Cheyenne Mayor Marian Orr accused Gov. Mark Gordon on Monday of exhibiting “profane and misogynistic” behavior during a closed-door meeting with her Friday in Cheyenne.
Orr said Gordon slammed his fists on the table and screamed “f—- you, mayor,” when he didn’t get his way, according to a statement released Monday from the mayor’s spokesman.
“It’s one thing to have a disagreement on an issue,” Orr said in a statement. “But to lose your temper in front of your own staff, slam your fists on the table, get in someone’s face, and yell ‘f—- you’ because you don’t like the way the discussion is going is abominable.”
“It was threatening and intimidating behavior,” she added. “He is much larger than I and used his physical presence in an aggressive and threatening manner.”
In a statement Monday afternoon, Gordon’s office disputed Orr’s characterization of Friday’s events. But he did confirm that profane language was used.
“I am deeply offended by the characterization represented in the Mayor’s description of our meeting Friday,” Gordon wrote. “At no time during the conversation was I standing up or using intimidating body language. The notion that I have anything but the utmost respect for women is simply not true. I stand by my record on that point.
“I am not proud of my language and I apologize for the word I used,” Gordon continued. “I have reached out to the Mayor to apologize for it.”
According to a spokesman, Gordon called Orr on Monday afternoon to offer an apology, which Orr accepted.
Orr, who has served as the mayor of Wyoming’s largest city since 2017, endorsed Gordon in last fall’s gubernatorial election. Both are Republicans, and her husband, Jimmy, worked on Gordon’s campaign.
“For anyone who believes we’ve reached equality (including in the alleged Equality State), they’re delusional,” Jimmy Orr wrote in a post on his personal Facebook page Monday morning. “I’m very proud of my wife for standing up and condemning this behavior.”
“I wouldn’t have endorsed him last fall had I known that he was capable of this,” Marian Orr said in a statement. “And to be comfortable enough to do this in front of three of your own staff is telling about one’s character.”
Plans for Taiwanese visit
Orr said the argument occurred during a meeting over the Taiwanese government’s interest in attending Frontier Days this summer. Taiwan is a close trade partner with Wyoming, and the two nations have established trade offices with each other in recent years.
In an interview with the Star-Tribune describing the incident on Sunday, Orr said Taiwanese president Tsai Ing-wen — the nation’s first female president — was hoping to visit Cheyenne to commemorate the 150th anniversary of women’s suffrage in Wyoming.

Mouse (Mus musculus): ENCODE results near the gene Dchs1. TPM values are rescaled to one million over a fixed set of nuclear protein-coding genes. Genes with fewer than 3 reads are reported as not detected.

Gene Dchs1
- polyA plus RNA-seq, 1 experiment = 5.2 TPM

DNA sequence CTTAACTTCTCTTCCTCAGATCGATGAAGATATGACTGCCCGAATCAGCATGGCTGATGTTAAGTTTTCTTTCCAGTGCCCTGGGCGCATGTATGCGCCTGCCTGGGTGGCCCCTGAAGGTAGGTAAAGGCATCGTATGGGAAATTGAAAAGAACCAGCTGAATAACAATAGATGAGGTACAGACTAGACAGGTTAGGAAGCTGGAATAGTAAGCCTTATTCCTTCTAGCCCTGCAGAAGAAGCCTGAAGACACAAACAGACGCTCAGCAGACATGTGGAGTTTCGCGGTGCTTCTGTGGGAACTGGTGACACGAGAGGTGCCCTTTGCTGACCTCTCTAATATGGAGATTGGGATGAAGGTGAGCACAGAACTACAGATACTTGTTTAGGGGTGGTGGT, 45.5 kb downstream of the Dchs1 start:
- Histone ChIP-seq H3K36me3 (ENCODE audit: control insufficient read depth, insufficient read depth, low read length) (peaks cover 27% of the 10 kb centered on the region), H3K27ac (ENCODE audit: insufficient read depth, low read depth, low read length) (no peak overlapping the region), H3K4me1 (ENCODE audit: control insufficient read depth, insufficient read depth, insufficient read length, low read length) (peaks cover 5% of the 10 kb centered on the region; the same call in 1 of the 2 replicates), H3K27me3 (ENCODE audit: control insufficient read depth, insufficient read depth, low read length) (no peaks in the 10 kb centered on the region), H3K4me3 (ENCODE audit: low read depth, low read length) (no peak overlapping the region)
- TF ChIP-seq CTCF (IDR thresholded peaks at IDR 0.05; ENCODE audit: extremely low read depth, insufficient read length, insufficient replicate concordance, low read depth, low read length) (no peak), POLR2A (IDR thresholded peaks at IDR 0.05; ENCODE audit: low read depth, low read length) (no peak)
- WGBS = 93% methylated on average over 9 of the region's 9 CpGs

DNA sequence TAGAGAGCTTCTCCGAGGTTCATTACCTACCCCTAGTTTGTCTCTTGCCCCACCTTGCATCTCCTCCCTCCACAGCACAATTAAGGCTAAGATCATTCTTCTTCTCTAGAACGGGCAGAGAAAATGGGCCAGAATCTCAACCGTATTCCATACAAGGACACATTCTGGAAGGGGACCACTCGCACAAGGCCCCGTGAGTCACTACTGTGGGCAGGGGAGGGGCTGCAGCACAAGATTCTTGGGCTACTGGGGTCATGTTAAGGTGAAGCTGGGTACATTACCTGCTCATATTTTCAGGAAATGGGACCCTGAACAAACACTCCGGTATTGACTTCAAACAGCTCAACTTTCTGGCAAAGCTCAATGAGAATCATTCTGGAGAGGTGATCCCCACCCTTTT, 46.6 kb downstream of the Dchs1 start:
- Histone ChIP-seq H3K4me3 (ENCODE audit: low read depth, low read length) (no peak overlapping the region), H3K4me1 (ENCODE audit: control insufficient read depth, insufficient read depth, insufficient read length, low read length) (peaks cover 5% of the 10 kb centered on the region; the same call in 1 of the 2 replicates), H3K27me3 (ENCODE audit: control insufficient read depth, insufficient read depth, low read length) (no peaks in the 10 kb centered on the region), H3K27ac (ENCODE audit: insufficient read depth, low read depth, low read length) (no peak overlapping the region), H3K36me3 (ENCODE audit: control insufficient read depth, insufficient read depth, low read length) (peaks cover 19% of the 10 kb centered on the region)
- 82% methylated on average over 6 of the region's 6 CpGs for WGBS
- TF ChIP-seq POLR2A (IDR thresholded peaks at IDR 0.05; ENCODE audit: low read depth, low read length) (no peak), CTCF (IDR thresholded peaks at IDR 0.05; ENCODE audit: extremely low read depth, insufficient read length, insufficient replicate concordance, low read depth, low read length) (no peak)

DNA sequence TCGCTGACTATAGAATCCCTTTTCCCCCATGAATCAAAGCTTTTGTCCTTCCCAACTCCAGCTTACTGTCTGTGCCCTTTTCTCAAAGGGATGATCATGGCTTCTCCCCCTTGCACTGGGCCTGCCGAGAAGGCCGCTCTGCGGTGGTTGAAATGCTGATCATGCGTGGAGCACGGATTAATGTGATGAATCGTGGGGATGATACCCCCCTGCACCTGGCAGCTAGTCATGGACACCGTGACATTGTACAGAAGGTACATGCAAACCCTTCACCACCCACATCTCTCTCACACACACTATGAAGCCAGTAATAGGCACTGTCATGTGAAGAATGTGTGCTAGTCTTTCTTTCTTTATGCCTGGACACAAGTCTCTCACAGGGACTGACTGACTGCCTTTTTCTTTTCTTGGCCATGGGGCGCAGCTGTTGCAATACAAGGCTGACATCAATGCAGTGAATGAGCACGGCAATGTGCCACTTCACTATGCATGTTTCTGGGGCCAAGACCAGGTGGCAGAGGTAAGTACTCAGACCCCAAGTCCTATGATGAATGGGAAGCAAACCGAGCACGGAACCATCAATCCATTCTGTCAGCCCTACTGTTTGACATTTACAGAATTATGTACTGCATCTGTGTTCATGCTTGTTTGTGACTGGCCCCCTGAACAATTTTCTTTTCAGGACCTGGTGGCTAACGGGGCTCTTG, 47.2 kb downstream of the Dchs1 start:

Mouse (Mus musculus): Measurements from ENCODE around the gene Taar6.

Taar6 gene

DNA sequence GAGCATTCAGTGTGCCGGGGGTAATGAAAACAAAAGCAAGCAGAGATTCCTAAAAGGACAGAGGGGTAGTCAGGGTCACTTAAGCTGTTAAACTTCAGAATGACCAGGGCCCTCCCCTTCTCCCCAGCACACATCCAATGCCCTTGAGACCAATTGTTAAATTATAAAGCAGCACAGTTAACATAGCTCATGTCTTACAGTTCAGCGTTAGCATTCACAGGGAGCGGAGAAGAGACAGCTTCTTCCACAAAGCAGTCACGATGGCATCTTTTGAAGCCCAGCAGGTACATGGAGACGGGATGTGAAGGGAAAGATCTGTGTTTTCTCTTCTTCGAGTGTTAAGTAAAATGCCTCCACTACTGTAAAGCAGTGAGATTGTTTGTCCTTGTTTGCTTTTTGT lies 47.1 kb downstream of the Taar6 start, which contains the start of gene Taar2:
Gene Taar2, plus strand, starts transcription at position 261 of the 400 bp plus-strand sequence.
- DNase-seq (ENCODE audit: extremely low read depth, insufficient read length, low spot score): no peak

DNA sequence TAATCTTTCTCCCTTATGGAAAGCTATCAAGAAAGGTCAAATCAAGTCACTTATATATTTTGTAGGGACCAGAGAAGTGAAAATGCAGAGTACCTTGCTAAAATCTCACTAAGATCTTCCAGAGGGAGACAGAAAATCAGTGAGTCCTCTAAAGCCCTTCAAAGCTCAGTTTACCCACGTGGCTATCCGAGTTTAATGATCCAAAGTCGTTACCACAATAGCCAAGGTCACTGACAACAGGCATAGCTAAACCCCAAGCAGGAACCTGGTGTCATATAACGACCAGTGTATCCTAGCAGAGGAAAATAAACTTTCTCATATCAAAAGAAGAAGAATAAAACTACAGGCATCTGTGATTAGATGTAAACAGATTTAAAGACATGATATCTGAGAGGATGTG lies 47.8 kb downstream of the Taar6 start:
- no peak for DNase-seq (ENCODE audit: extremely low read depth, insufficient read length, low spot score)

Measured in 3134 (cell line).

Orr said Gordon’s office met with her for 30 minutes on Friday morning after the director of Taiwan’s Economic Cultural Organization office in Seattle called her Thursday, telling her that planning for the trip was being put on hold after Gordon’s administration raised security concerns.
Orr then contacted the governor’s chief of staff, Pat Arp, who arranged a meeting Friday morning with Gordon, Department of Homeland Security director Lynn Budd and Renny Mackay, a senior policy adviser who advises the governor on relations with Taiwan.
According to Orr, the governor said that a visit by the Taiwanese president could potentially upset the Chinese government. Orr also said the governor reported meeting with the Department of Homeland Security, the Federal Bureau of Investigation and the state’s Division of Criminal Investigation, which each expressed concerns of potential infiltration and espionage from the Chinese government.
“So I said, ‘Governor, if you’re so concerned about your appearance to the Chinese to this policy decision, I am fine to go it alone and not include you, your office, and your residents in the capitol,” Orr told the Star-Tribune. “We can have this be about the Capital City and Frontier Days.’”
“He slammed his fists onto the table, gets in my face, and says, ‘F—- you, mayor.’”
China has had a tense relationship with Taiwan since the Chinese Civil War in the mid-20th century, which led to Taiwan exiting Chinese rule to become an independently governed country. Currently, Wyoming maintains a robust trade relationship with both countries, both as a leading coal exporter — which interests China — and as a producer of beef, which is growing in popularity in Taiwanese markets.